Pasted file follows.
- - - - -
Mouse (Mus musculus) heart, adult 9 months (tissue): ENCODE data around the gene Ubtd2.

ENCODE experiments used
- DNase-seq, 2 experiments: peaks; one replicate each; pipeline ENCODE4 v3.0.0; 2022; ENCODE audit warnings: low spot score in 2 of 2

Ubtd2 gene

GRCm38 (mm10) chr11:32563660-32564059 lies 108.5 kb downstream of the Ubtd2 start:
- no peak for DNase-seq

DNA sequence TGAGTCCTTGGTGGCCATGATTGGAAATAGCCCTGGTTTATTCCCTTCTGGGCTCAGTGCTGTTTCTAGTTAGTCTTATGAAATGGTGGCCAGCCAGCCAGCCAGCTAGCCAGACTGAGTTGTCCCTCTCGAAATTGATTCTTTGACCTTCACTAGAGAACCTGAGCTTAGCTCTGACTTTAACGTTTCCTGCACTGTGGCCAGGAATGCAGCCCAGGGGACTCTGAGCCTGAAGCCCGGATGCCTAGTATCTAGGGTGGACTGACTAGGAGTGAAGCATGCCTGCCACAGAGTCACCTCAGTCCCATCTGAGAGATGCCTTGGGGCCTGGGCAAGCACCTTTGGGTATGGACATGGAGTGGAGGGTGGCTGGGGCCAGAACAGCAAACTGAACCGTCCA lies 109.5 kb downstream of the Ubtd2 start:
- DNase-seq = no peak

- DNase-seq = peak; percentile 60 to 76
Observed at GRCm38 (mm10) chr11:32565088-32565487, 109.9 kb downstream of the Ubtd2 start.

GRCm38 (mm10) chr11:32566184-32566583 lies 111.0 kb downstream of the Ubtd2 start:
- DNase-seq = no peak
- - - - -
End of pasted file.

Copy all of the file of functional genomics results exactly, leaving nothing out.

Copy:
Mouse (Mus musculus) heart, adult 9 months (tissue): ENCODE data around the gene Ubtd2.

ENCODE experiments used
- DNase-seq, 2 experiments: peaks; one replicate each; pipeline ENCODE4 v3.0.0; 2022; ENCODE audit warnings: low spot score in 2 of 2

Ubtd2 gene

GRCm38 (mm10) chr11:32563660-32564059 lies 108.5 kb downstream of the Ubtd2 start:
- no peak for DNase-seq

DNA sequence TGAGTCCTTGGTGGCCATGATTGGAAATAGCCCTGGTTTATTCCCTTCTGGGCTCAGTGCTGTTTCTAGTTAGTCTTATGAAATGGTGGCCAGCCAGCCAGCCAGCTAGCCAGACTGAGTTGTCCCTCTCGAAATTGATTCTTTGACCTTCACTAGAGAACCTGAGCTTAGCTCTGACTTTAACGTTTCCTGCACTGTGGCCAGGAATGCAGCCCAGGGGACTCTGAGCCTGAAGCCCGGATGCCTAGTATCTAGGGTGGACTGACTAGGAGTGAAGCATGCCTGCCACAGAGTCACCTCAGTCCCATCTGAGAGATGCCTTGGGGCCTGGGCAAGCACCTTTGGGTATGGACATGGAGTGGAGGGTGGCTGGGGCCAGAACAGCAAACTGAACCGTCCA lies 109.5 kb downstream of the Ubtd2 start:
- DNase-seq = no peak

- DNase-seq = peak; percentile 60 to 76
Observed at GRCm38 (mm10) chr11:32565088-32565487, 109.9 kb downstream of the Ubtd2 start.

GRCm38 (mm10) chr11:32566184-32566583 lies 111.0 kb downstream of the Ubtd2 start:
- DNase-seq = no peak